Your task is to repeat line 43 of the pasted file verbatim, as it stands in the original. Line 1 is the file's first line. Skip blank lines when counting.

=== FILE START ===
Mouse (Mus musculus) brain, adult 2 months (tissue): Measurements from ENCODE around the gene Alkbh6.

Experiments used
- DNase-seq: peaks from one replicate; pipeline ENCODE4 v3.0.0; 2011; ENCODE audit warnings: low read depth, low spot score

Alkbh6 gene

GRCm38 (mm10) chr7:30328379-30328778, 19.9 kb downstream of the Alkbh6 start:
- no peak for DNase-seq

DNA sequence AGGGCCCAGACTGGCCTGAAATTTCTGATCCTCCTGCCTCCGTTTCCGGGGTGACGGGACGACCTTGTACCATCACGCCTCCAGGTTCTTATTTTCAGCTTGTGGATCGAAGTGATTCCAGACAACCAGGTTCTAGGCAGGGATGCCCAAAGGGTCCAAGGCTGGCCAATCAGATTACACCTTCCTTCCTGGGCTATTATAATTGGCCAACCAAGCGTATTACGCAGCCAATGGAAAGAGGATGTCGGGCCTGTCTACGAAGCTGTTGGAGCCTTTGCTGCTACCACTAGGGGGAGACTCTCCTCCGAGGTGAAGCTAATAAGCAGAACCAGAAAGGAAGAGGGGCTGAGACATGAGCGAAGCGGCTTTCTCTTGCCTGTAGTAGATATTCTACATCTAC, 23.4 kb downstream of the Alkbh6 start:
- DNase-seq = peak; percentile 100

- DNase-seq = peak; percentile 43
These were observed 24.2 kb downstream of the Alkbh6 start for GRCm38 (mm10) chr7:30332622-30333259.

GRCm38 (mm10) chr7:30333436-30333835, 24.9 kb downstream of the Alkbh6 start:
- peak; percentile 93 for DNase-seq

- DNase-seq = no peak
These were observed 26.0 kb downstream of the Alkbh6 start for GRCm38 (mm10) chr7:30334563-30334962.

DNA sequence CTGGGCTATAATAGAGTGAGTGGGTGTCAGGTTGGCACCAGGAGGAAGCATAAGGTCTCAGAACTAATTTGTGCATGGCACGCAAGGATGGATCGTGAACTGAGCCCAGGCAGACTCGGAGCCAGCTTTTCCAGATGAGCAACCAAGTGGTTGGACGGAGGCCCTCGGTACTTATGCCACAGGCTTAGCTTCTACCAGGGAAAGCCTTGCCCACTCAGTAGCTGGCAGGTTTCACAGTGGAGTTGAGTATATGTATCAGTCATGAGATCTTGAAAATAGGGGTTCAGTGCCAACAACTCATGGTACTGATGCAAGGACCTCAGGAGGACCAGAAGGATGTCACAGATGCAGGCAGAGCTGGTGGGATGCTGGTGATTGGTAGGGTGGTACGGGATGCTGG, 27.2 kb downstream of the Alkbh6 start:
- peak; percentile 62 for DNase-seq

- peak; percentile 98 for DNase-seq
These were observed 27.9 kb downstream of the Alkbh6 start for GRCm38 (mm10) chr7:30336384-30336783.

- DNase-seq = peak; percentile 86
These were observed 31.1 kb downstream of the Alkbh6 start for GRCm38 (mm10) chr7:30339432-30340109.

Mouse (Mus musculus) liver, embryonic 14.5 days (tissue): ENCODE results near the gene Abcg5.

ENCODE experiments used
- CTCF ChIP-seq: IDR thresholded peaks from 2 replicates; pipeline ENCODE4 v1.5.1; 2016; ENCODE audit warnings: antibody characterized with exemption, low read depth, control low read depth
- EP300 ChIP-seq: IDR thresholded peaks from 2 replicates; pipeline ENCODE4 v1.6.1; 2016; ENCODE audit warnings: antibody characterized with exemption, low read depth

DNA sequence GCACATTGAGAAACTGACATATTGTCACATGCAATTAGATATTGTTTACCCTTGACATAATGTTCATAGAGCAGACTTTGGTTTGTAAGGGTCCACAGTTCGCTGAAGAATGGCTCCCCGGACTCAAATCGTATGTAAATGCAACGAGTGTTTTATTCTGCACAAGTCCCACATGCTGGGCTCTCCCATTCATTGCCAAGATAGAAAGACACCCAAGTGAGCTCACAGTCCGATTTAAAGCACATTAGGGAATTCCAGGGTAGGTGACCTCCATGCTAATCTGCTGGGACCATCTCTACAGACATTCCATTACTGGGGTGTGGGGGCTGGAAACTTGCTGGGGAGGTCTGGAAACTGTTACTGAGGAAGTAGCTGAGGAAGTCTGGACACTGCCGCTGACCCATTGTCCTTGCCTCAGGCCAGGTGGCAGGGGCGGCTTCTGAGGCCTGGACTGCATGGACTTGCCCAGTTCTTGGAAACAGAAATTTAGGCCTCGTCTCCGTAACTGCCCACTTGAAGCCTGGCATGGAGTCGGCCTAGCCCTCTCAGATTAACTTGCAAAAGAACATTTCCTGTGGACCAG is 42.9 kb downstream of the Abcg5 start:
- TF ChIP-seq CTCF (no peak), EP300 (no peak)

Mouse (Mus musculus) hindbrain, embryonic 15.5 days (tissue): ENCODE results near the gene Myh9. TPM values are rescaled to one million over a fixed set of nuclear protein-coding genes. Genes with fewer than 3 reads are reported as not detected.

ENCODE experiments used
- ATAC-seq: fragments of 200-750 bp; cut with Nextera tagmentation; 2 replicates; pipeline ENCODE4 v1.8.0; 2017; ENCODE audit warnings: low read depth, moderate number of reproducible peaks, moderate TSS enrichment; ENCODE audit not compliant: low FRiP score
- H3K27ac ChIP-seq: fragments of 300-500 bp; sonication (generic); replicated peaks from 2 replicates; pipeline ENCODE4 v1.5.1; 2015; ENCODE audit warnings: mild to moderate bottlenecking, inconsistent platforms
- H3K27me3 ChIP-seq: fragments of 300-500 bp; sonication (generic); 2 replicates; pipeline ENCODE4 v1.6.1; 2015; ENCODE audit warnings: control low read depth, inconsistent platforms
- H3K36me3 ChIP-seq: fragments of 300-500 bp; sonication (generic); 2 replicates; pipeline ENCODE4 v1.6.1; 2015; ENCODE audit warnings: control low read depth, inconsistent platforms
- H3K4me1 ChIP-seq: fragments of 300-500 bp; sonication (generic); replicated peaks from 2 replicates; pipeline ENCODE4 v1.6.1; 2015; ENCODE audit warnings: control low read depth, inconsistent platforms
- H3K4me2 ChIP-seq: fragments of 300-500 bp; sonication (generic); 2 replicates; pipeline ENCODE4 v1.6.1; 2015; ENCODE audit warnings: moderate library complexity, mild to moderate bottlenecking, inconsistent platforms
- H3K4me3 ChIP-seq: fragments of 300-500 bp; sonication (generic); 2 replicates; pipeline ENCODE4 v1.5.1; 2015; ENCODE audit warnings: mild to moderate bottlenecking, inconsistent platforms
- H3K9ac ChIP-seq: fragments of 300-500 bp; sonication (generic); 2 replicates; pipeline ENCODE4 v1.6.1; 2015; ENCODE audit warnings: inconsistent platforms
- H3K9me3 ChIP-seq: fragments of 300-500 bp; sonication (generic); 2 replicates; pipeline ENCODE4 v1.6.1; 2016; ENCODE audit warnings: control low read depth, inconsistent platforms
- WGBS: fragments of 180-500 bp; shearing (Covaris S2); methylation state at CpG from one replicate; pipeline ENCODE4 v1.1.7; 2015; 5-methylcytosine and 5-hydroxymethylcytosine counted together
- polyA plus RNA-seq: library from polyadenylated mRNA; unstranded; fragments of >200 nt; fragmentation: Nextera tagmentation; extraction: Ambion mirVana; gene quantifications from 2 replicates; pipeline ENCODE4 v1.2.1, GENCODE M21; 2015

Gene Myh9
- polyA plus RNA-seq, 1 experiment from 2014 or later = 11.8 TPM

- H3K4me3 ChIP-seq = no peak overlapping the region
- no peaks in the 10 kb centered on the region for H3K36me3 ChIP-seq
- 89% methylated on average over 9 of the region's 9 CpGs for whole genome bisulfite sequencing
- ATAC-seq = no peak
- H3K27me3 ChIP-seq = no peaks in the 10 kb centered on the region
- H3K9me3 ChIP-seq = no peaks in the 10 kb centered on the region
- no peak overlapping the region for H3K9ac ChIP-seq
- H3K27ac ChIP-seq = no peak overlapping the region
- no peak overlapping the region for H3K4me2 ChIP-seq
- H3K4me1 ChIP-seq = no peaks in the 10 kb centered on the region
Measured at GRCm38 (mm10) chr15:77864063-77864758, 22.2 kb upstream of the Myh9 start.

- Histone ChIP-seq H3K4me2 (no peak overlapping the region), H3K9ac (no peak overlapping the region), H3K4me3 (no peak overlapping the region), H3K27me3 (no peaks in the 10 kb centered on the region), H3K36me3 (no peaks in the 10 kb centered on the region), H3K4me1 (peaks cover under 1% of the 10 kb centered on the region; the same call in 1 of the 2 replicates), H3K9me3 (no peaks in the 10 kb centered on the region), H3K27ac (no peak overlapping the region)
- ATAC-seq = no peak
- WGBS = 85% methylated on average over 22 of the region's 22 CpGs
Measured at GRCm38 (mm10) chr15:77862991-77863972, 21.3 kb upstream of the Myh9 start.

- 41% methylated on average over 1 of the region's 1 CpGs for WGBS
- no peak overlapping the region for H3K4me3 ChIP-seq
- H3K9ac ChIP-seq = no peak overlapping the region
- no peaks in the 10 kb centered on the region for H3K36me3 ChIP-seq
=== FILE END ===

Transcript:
- no peaks in the 10 kb centered on the region for H3K36me3 ChIP-seq